When I was 11-years-old my grade six class went on a camping trip to Prince Rupert on Vancouver Island. Children, teachers, chaperones, camping gear and supplies for three nights were loaded on board an old yellow school bus. We chattered excitedly as the bus took us down city streets to the highway that would eventually begin to meander through old growth forests of Cedar, Douglas Fir and Hemlock. It would take us a couple of hours to arrive at our destination. Someone taught us the song 100 Bottles of Beer on the Wall, which we sang over and over again, with each round dropping us closer to one bottle of beer on the wall. This was a huge adventure for most, if not all, of us. It was our first time away from home and our families—and it wasn't even summer holidays! The bus slowed down at a dirt road that was guarded by huge over sized signs warning us that we were entering dangerous logging roads and to be on the lookout for logging trucks. Unbeknownst to us, the danger ahead was not a risk to our lives from a big run-away logging truck but to our young and innocent hearts. As the bus lurched and bumped it's way up the winding road and into the cool shady darkness of the forest, the sunlight filtering through the giant trees turned the air green. The wind from open windows carried in the deep and mysterious smells of the ancient forest. With each mile travelled, we moved deeper and deeper into the heart of the forest, the heart of Mother Earth. As we made our way around a huge bend in the road, the bus that had been filled with excited chatter, giggles and laughter suddenly fell deathly silent.
The trees that had lined our drive suddenly gave way to a huge expanse, as far as the eye could see, of utter and total devastation. It was as if a bomb had gone off and levelled every tree in its path or the Earth had suddenly swallowed the entire forest leaving behind rubble. It was total carnage. Mighty Cedars and Douglas Firs that had stood as tall as the tallest buildings in the city, were nothing more than ghost-like trunks. Everywhere around our little yellow school bus, as far as we could see, lay a forest graveyard. It was too much for our 11-year-old hearts and minds to comprehend. I wondered, "What is this place?" I had always been sensitive to energies and locations. I felt as if the wind had been knocked out of me. It was as if I could hear the death cries of each of the trees that had once stood here in this forest. I felt the confusion of the animals, the insects and the birds, that had once made this place their home. Even the water was traumatized. I felt a deep sense of sadness. Our bus had stopped; perhaps the driver was as shocked as his passengers. There was no sound in this place. It was like a ghost town. There were no signs of life at all—just denuded hilltops after denuded hilltops for as far as the eye could see. Eventually we saw what looked like another yellow school bus appearing and disappearing through the distant hills. Seeing this our driver started the bus again to continue our journey. We slowed down and moved over as far as we could on the road as we met the other school bus. I had a window seat and was curious to see who was on the other bus. Was it other students? I was shocked to see that the bus was filled with tired and dirty looking men. The Loggers. They were being transported back out of camp. I'd seen those same looks on faces in photographs of people who had suffered atrocities in wars. Their eyes were vacant and dazed. Some still wore hard hats. None of them smiled or waved at us...but neither did we. We were too stunned after what we'd just witnessed. I've been in clear cuts since that long-ago-day—not on purpose but again by accident—each time a repetition of that first time. Driving along completely unaware with no warning signs of the impending devastation around the next corner. Each time I've stopped in shock, just as I did when I was 11-years-old. Each time I sense anew the same feelings of trauma resonating through the site, long after the loggers have left. It's as if the voices, the souls, of a thousand beings still echo there. The same eerie silence and lack of wild life permeate. I understand the paradox of logging—we live in wooden houses and use paper of all kinds, materials that come from those logged forests. At the same time, I know that we can choose not to clear cut, not to take every single tree in our path. We can make more informed and ecologically sane choices. I often wonder about those loggers on that school bus. There was no joy in their hearts as they drove away from the devastation. Most of the loggers that I've met are nature lovers and I often wonder what it does to a soul to spend a life cutting down trees, hundreds a day, for a pay cheque.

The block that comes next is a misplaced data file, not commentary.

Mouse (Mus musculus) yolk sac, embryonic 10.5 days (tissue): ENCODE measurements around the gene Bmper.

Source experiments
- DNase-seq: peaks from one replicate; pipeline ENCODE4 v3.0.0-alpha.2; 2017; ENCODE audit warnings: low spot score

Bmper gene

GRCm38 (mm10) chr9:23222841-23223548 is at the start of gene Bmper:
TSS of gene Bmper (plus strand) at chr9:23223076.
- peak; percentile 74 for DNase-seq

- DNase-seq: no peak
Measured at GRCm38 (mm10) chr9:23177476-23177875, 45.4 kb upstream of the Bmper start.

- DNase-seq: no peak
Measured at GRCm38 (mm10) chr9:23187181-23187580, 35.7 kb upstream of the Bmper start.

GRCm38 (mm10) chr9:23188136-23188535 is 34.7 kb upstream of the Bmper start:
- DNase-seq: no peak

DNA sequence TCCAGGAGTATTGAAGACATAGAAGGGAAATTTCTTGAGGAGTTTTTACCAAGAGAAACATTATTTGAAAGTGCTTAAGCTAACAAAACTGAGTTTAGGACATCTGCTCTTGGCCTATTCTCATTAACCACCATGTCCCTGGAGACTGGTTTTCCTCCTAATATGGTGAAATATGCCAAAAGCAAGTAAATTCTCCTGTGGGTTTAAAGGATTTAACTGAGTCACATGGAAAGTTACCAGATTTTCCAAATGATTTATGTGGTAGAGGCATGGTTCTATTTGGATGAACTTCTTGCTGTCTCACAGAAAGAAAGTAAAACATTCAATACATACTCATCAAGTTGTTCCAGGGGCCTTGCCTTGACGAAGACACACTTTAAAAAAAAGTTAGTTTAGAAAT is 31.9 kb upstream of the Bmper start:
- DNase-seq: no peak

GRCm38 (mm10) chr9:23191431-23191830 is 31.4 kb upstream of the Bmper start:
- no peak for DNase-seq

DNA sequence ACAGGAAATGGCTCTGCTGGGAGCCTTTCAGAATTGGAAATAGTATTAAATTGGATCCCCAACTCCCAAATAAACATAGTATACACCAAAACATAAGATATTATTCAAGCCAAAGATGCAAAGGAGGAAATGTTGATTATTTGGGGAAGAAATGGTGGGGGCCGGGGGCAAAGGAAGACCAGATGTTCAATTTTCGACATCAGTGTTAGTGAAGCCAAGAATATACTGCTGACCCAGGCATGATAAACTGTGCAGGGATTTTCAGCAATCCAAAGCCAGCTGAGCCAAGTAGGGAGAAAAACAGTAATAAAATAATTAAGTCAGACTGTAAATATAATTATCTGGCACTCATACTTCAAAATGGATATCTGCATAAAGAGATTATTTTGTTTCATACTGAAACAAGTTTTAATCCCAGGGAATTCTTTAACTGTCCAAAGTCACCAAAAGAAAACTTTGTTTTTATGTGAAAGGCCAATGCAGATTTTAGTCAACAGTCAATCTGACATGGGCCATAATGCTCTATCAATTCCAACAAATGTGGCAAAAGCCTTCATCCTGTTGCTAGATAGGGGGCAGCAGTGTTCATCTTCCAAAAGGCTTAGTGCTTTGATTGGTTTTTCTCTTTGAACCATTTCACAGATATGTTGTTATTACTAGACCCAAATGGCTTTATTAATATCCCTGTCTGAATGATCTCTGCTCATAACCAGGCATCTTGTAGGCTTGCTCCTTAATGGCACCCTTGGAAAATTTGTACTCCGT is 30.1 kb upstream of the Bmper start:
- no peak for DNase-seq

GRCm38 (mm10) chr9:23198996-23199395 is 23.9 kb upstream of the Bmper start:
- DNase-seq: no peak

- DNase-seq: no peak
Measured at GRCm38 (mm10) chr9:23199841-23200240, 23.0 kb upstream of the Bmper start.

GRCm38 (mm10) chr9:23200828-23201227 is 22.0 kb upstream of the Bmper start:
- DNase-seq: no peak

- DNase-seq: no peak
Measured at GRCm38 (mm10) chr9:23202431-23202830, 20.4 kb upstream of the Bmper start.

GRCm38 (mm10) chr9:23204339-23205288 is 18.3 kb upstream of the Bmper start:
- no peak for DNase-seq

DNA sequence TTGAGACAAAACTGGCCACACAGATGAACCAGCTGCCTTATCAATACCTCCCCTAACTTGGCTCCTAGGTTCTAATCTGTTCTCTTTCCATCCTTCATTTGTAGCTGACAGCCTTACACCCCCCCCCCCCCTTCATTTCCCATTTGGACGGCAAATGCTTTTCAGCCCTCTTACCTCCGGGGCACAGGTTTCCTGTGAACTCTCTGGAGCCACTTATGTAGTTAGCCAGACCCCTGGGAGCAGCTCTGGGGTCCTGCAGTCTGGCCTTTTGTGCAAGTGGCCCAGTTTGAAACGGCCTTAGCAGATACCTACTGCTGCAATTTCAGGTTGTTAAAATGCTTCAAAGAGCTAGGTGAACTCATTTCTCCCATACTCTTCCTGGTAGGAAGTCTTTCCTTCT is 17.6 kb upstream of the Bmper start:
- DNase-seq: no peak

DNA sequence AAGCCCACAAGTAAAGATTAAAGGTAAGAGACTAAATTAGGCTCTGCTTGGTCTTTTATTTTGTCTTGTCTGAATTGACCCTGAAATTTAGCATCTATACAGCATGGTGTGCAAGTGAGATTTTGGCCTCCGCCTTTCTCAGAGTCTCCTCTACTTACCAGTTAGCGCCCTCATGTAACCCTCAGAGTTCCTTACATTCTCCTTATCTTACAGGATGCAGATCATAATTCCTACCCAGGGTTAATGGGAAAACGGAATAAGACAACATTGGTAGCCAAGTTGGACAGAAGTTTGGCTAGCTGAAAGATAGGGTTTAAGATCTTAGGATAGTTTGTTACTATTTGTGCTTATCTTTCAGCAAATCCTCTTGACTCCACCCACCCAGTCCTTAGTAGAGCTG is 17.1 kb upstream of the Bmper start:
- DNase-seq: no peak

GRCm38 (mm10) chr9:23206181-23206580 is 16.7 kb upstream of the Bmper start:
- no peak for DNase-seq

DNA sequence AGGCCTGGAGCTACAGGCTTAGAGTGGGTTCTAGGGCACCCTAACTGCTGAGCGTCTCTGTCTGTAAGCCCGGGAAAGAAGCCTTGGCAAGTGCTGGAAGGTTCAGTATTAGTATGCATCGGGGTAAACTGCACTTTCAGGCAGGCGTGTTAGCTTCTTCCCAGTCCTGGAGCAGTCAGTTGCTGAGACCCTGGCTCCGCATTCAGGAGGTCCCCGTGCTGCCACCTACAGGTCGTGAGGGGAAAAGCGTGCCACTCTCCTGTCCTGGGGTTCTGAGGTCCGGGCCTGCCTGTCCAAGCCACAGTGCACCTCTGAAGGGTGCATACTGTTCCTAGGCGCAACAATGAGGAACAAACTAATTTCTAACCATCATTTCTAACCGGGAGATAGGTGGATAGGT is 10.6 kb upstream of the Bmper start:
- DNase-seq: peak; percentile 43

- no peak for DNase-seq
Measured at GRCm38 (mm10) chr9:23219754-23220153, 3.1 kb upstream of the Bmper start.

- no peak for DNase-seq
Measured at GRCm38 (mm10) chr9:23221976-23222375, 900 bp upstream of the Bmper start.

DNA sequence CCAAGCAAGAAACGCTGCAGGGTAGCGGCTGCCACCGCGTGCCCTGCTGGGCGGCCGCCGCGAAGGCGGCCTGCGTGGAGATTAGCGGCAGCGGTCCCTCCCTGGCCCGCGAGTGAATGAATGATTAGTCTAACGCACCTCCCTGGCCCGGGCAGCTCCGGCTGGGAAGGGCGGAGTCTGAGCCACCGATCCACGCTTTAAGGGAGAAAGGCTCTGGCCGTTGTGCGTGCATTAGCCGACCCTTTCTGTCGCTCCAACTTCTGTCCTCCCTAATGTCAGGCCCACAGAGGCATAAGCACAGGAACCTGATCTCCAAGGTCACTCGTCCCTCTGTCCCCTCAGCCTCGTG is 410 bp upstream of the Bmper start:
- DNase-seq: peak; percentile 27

This early memory, reinforced, helped to shape me. It planted seeds that would lie dormant in my heart and soul until one day the Earth whispered to me about my work as an environmental artist. Early in my practice, I sketched plans in my journal for a work that would bring viewers to a clear cut. I wanted to share what a clear cut really is. I designed a viewing platform that created a place to stand and see the devastation of a clear cut, for as far as the eye can see. I also drew plans for a reforestation project where a forest could be re-planted, to absorb the history of the site, and transform ghosts back into living beings. This forest would be a place where birds, animals and forest beings would be invited to return. This place is the Eco Heart Reforestation Project. I knew I wanted to create this forest refuge but I didn't know the how. The how has been realized. Nothing gives me greater delight than to know that your buying one of my books means a tree will be planted, a tree of hope for the future, a tree that will become part of a forest for all living beings.